What city skylines do tell us, in a very blunt manner, are of how much the architecture of a significant portion of cities is determined by capital, corporations, and bureaucratic hoops – a process termed “form follows finance.” In New York, floors assigned for structural and mechanical purposes do not count against the total allowable size, allowing buildings to be extended upwards for the reason of needing additional mechanical space. Developers wholly exploit this, enlarging these spaces so premium penthouses can be built ever higher – further elevating New York’s already towering skyline.
In India, Mumbai’s soaring skyline is explained in part by the presence of the country’s oldest stock exchange coupled with its role in the growth and development of the Indian economy, not to mention its large billionaire population. In the UK, London’s skyline is equal parts admired and disliked, but despite protected vistas to sites such as St. Paul’s Cathedral, it is still very much determined and demarcated by financial entities and its laboring towards the status of the world’s financial capital.
In complete contrast to Mumbai and London, some skylines grapple with the friction between the architectural heritage of years past and present-day contemporary interventions. Stone Town, the historical center of Zanzibar City in the archipelago of Zanzibar, features a skyline prominently made up of large buildings executed in coral stone from the 18th and 19th centuries. The Stone Town skyline view from the seafront reflects a complex composition of Swahili, Indian, Arab and European influences in building tradition, but what is particularly interesting is that these buildings have largely been left intact, in part due to Stone Town’s status as a UNESCO World Heritage Site, and through its primary economic function as a tourist center.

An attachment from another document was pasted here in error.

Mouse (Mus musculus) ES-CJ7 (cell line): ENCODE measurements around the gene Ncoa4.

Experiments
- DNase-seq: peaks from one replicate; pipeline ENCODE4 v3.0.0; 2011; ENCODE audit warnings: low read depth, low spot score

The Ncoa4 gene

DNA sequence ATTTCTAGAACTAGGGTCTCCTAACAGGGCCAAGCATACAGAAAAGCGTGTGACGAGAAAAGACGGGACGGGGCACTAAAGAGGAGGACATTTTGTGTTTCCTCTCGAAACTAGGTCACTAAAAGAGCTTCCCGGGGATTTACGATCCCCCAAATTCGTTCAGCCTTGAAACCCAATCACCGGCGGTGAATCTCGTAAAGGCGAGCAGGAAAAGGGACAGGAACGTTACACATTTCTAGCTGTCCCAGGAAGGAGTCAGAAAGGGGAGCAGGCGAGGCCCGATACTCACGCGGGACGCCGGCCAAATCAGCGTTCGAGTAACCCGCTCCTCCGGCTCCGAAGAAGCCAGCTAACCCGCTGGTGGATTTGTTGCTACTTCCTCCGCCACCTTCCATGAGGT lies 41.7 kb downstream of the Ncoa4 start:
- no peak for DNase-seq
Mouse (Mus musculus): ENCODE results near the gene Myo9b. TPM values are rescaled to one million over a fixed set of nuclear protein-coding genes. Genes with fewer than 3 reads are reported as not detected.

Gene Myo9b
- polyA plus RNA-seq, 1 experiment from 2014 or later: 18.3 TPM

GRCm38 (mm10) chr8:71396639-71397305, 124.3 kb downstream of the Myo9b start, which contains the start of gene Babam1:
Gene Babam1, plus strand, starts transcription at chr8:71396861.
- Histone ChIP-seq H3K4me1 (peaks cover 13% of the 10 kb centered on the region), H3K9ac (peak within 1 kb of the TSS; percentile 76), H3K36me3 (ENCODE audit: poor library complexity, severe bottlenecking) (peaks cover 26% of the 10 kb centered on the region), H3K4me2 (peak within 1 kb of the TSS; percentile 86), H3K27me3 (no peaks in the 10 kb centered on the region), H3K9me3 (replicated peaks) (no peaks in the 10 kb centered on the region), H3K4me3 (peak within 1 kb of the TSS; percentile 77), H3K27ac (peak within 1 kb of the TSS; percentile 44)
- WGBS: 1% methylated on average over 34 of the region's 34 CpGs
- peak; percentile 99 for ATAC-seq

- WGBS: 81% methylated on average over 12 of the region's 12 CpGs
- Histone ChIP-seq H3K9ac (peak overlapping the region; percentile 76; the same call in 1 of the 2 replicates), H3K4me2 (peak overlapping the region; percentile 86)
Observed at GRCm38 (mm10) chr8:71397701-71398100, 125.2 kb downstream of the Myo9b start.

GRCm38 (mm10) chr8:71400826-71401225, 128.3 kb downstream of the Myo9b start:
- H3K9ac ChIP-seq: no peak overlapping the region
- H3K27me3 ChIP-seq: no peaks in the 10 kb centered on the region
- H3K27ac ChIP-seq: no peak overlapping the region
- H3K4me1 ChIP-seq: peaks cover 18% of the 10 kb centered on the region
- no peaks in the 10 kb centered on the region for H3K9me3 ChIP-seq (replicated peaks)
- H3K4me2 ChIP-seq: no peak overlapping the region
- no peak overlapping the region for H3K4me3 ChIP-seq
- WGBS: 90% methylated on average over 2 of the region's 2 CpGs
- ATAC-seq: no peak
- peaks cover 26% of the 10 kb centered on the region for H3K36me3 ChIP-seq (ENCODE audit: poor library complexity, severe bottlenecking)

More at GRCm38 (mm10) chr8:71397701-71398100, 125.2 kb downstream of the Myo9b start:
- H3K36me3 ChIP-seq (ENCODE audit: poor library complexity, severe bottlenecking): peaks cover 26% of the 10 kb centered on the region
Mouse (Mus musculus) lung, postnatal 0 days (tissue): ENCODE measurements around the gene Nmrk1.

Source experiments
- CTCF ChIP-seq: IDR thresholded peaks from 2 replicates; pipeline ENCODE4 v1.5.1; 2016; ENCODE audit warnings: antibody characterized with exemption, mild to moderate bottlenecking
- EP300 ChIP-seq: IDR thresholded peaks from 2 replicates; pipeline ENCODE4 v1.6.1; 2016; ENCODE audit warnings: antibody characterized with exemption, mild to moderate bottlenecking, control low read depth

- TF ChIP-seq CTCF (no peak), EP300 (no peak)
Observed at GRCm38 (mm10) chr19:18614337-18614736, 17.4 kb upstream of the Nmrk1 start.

A zoomed-out view of Zanzibar City, however, reveals a skyline to the east of Stone Town that houses high-rise multi-story apartments adjacent to low-rise dwellings, and of a city navigating the pressures of development, housing, higher traffic , and change in land use.
What skylines tell us about our cities is also linked to how we perceive them – as this is directly influenced by the media we consume. It is of course impossible to photograph the entire skyline of a city, which means the tallest and architecturally interesting buildings are given precedence. The typical photographs of the London, Mumbai, and New York City skylines, for instance, obscure the inequality in these cities.
Photographs of the Zanzibar City skyline typically display the Stone Town seafront and skyline, emphasizing its attractiveness as a tourist destination. Ng’ambo, the formerly stigmatized “native” area of Zanzibar City – despite the monumental high-rise Michenzani apartments built in the late 1960s – features little in the typical photographs of Zanzibar.
What do skylines tell us? Holistically – not much, they paint a very narrow view of a city. But they do present clues, however subtle, of architectural tension, and of how cityscapes are in states of perpetual transformation – shaped by social and economic forces.
This article is part of the ArchDaily Topics: What is Good Architecture?proudly presented by our first book ever: The ArchDaily Guide to Good Architecture. Every month we explore a topic in-depth through articles, interviews, news, and projects. Learn more about our ArchDaily topics. As always, at ArchDaily we welcome the contributions of our readers; if you want to submit an article or project, contact us.
Editor’s Note: This article was originally published on September 02, 2022.